Many of the country's top chefs became successful without a cooking degree, but most agree that earning a culinary degree is the best way to kick off a stellar cooking career. So, though you may be a natural-born chef, you could probably benefit from a little fine-tuning. Attending cooking school gives you the opportunity to gain an immense amount of information in a concentrated period of time, and the diploma you earn can help open doors.
Deciding to attend culinary arts school is obviously a personal decision and where you choose to attend is dependent on several factors, most of which have everything to do with your unique situation. How long you want to be in school, how much you can afford to pay, and whether or not you want to specialize in a specific area are all things to consider when choosing a culinary school.
Contact culinary schools you're interested in to get information
As with any important decision, you need to start by gathering information, and the best way to do that is by contacting cooking schools directly, either in person or over the phone. If you're not sure about which schools to look into, you may want to consider asking chefs in your area about any culinary schools they recommend and then use the Internet to explore these schools further before you contact them.
If you request written information, make sure you read everything thoroughly before you call or make a visit. (You may find some of your questions are already answered in the school's marketing materials.) When you're ready to explore a particular culinary school more in-depth, some of the topics you inquire about should include:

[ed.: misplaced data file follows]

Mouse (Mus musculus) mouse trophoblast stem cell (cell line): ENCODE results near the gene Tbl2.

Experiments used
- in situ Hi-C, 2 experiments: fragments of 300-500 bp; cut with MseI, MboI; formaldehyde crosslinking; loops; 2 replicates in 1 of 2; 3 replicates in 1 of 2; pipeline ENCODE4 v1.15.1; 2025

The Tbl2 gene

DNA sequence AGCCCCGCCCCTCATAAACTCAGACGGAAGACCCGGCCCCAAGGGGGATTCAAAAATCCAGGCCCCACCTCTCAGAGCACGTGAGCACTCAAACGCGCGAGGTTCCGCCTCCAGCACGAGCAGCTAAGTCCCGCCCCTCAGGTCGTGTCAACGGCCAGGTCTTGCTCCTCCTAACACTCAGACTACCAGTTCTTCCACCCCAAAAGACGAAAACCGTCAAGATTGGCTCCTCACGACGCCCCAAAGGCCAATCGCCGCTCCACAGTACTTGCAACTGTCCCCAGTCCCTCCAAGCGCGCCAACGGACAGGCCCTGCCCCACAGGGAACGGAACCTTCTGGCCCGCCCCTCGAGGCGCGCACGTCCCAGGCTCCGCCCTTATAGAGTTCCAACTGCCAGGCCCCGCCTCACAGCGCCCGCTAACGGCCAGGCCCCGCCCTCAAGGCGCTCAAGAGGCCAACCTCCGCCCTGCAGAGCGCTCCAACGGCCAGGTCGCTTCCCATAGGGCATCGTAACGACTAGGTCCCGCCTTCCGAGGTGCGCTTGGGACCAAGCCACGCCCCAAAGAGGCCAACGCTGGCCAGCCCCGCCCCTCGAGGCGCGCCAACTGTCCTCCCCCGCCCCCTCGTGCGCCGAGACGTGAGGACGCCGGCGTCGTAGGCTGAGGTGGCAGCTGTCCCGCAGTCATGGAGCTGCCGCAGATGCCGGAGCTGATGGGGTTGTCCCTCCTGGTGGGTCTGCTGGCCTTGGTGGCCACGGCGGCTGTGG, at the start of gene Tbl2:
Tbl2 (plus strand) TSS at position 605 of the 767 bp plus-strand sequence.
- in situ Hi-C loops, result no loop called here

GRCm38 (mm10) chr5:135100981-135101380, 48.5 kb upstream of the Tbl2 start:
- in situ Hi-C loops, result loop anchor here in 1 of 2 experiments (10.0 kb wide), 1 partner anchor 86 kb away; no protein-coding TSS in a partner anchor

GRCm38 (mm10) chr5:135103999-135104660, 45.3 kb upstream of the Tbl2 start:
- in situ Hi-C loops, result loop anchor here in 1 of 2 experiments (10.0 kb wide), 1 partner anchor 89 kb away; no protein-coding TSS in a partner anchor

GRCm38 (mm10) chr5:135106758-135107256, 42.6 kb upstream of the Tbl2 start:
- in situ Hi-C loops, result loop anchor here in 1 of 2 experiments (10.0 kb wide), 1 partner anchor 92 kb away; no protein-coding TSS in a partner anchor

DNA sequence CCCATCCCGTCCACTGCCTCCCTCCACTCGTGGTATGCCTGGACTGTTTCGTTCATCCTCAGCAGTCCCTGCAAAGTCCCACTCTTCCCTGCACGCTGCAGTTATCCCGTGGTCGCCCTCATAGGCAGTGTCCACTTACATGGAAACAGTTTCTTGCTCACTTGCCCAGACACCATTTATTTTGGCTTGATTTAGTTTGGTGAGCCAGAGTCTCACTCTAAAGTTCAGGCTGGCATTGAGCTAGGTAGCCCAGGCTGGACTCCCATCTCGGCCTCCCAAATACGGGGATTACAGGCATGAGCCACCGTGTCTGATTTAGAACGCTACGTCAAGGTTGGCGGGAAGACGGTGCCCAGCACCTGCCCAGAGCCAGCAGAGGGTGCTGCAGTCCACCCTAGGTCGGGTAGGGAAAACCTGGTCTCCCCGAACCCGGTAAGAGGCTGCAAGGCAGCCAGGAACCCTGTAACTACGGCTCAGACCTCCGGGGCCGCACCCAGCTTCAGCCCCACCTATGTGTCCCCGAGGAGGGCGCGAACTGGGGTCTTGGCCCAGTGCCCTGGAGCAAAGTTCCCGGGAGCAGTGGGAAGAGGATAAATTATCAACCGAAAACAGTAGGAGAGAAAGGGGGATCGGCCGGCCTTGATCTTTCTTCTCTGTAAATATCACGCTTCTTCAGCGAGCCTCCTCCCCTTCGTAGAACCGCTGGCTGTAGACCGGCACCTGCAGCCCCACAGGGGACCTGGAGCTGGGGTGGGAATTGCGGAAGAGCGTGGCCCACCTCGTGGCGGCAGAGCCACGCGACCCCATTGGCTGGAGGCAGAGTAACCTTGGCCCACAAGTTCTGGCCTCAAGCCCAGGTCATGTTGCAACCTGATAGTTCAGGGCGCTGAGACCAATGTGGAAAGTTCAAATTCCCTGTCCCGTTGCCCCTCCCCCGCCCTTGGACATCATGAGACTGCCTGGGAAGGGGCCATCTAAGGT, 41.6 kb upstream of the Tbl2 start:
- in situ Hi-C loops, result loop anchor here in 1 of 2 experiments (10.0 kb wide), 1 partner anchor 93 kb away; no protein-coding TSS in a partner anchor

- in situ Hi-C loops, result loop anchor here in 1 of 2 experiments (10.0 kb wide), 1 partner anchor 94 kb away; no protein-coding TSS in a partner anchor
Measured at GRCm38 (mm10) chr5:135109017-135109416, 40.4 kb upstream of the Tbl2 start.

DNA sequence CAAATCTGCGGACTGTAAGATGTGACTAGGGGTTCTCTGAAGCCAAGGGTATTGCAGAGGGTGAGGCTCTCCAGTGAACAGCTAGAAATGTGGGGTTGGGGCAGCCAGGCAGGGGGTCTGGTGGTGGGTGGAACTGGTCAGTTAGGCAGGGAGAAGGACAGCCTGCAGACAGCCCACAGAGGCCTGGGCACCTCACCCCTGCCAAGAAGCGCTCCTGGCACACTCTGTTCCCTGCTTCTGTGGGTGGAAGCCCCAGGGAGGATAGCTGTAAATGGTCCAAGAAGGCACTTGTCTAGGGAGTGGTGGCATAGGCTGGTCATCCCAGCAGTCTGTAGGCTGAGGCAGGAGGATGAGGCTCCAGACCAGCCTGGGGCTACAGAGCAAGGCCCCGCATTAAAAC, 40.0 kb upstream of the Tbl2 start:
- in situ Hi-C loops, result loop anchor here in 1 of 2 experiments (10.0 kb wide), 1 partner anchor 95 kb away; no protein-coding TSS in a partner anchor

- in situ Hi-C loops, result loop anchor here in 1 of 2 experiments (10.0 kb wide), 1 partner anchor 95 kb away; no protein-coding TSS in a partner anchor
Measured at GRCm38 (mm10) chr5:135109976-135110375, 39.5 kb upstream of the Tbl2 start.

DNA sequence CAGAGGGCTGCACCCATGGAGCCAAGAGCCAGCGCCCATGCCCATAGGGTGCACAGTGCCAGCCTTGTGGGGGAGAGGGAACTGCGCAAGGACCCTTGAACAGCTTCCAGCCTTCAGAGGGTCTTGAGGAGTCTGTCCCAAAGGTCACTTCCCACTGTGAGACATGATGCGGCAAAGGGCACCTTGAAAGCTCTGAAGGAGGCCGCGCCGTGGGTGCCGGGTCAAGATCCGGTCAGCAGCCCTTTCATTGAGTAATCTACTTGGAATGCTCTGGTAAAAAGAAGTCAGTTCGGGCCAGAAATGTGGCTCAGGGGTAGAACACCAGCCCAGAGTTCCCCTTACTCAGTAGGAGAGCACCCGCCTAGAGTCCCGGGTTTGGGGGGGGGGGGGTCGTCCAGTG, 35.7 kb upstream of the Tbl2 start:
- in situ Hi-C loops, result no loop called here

- Externship programs or international study programs (Are they offered or required?)
- Availability of job placement assistance upon graduation
- Demographics of the student body (local, national, or international?)
- Cost, program length, and program requirements
- Financial aid
- Certifications and diplomas available
- Program focus (haute cuisine, vegetarian, or a little bit of everything)
Applying to culinary arts school
If you've chosen to apply to a competitive cooking school, getting in can be difficult. Less competitive schools may only require an application and a fee, but top culinary schools can't — and won't — accept just anyone who applies.
You may be required to submit not only the application and fee, but also high school and college transcripts, and letters of reference from professors and/or employers. You may need to detail aspects of your history, such as attendance at culinary seminars or conferences, literature you may have read, and any research you may have done on the food service industry. Additionally, you may need to include a personal statement on why you want to pursue a culinary career. Some cooking schools will also require that you have prior work experience as a condition of admission.
Working in the food service industry complements your education
If you've decided to pursue culinary arts school, stay focused on what you're hoping to get out of it. Work for at least a year to confirm your interest in the industry before you make the commitment to a school. This will give you a more realistic view of the food and food service industry.
If the culinary school you apply to offers an externship, take advantage of it. Work at the best restaurant you can get into, and learn and absorb everything you can. You won't quite be a master chef on the day you graduate, but you will have taken an important step in that direction.